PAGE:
Without control of Afghanistan, the United States sought various ways to gain this access, establishing an exchange relationship with Pakistan. But what is behind this policy between these two countries, apart from diplomatic terror and the constant threat of invasion of Pakistan? The granting of military bases to the United States, which integrated Indians, and so many other situations that led the United States to count on the possibility that it had Pakistan in its hands, the injection of North American capital in these undertakings in Pakistani territory, they were elements wisely used by the Pakistanis who, even though they granted facilities to the USA, at the same time helped in the structure of the Taliban with that same capital. There is a lot more that we don't know about these power relationships than you might think.
We will make a leap now, considering that there is a lot to discuss and this small and humble work will not cover such scope. Without control of Afghanistan, the United States has, on the occasion of 9/11, the opportunity to create a pretext to invade the country.
After working as a CIA agent, the figure of Osama Bin Laden, who belongs to a very rich family in the East, becomes part of the revolutionary struggles for Islam. At the time of this context, Bin Laden was in Sudan, in the work of financial collaboration to leverage the country. The United States, which also wanted a government in Sudan, allied with them, was looking for the plot to kill bin Laden and articulated a coup to put in power a group that would govern Sudan and give it support and openness in this territory. From then on, Osama became

withdraws to Afghanistan, under the protection of Mulah Omar. At the time of the alleged attacks on the Twin Towers, Osama bin Laden was a guest of the Taliban leader.
The United States asks for Osama's handover and has his request refused by Mulah Omar, which becomes the ideal pretext for planning Operation Enduring Freedom, in which US troops invaded Afghanistan and dismantled the country and the Taliban. Many Taliban fighters entered society as ordinary people, and the leaders went underground, re-emerging in insurgent groups.
During all these years of North American occupation, what can be analyzed is that the United States never had complete control of the region. The governments that followed the fall of the Taliban and were put in power by the United States, which has already undermined the vision of a democratic choice for this people, were not able to offer the Afghan society a prosperous development and today we can see a devastated Afghanistan, unemployment, misery and disorder. These governments were also unable to gain the trust and acceptance of a large part of the population. Perhaps it is possible to understand from this bias the reason why the insurgency movements were gradually gaining strength in the country. I understand that no resistance movement is huge without popular support.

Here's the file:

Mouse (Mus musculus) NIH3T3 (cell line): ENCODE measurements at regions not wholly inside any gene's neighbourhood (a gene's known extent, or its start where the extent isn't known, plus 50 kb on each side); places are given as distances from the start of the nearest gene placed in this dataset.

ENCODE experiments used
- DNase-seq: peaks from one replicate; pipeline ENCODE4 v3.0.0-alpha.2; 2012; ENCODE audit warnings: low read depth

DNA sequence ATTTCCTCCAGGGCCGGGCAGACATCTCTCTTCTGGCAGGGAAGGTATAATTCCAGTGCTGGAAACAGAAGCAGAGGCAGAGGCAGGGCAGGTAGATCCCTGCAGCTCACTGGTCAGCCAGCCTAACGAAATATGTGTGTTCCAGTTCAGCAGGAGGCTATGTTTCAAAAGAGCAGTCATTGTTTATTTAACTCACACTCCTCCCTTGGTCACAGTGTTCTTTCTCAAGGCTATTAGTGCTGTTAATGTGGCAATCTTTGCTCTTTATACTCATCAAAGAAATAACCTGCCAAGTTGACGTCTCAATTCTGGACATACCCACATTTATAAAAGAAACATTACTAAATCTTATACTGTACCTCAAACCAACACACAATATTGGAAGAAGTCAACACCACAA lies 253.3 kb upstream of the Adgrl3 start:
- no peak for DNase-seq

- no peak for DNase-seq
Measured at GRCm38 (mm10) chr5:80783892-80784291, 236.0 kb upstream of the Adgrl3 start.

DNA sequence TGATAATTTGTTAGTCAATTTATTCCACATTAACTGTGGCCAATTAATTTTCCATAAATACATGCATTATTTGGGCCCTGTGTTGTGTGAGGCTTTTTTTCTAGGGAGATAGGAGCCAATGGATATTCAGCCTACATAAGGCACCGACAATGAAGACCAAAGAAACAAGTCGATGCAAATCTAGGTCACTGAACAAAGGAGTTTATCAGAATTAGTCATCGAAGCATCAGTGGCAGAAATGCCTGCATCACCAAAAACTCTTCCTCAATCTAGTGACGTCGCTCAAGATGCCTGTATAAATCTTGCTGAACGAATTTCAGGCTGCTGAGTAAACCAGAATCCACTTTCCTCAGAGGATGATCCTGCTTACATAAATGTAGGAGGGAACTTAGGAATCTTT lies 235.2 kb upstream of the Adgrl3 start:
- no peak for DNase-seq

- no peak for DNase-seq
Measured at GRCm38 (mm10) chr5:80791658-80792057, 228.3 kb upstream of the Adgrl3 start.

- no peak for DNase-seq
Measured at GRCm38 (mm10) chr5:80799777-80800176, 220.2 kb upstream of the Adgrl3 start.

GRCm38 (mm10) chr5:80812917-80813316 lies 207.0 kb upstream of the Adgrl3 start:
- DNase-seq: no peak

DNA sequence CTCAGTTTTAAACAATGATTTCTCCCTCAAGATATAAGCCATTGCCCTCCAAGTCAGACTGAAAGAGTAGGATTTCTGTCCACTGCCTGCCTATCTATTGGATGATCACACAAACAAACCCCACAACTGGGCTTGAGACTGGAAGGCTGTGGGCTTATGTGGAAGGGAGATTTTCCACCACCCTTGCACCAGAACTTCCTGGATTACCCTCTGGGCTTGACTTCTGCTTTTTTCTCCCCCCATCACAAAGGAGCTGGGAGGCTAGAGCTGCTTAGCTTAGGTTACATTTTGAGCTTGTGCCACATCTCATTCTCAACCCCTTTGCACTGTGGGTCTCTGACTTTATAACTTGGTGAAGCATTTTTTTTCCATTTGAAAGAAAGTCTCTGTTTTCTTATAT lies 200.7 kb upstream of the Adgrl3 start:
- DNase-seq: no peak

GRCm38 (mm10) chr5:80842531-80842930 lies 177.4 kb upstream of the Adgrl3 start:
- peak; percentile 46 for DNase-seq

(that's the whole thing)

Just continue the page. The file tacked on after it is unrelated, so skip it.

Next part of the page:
This dissatisfaction with the current scenario and the perception that has always been present among the Pashtun people, and this is rooted in their social relational code as to their autonomy and resistance to invaders, created the necessary conditions that led to the recruitment of new members to the nuclei of resistance administered by the Taliban.
Understand that the discussion here is an analysis proposal from the perspective of resistance to imperialism and does not intend to deny the mistakes made by the Taliban. It is not about sanctifying them or demonizing them. It is, above all, a reading that it is possible to resist those who want control of their people, the dismantling of their culture, the demonization of their religion and thousands of other burdens that imperialism imposes on its subjugated.
Perhaps, to a greater extent, the Taliban contributed to this same imperialism finding space among its own. The minds already colonized in Afghanistan is still an expressive number. I think that the group itself is capable of this self-criticism and that the years and the recruitment of new members were elements that corroborate the Taliban's new vision and strategy.
It is also naive to think that this resumption of power in August 2021 was not the result of many conversations. But in the geopolitical game at that time, perhaps bloodshed and exacerbated violence may not fit. It takes intelligence, caution and strategy to consolidate again and realize what its population expects without deviating from its religion and its codes. A strengthened government that leaves no room for external controls and defends its wealth from the exploitation of the colonizer, needs the massive support of its people.
The gender issue in Afghanistan was perhaps one of the strongest ammunitions against the group, in relation to international public opinion. After the 9/11 episode, the Islamic religion became evident to the world as something perverse. This brought to light the particularities and characteristics of the Taliban's ideological base to the world. The radical and distorted interpretation of Sharia, which disfavored women the most, prohibiting them from attending schools and the compulsory use of the burka, was and is the great tonic in the negativity of the Taliban for world public opinion. Ignorance mixed with prejudice and hatred led the world to see Islam from this perspective, this country of Muslims. It is a fact that Islam has a way

different from establishing their social relations, in the most diverse instances, very different from what exists in the West. However, Islam supports the maxim that the search for knowledge must touch all its followers, whether men or women, and the denial of access to school for women, violates this principle, as well as the use of the burka, which should configure as a choice, since Islam directs to keep bodies, whether female or male.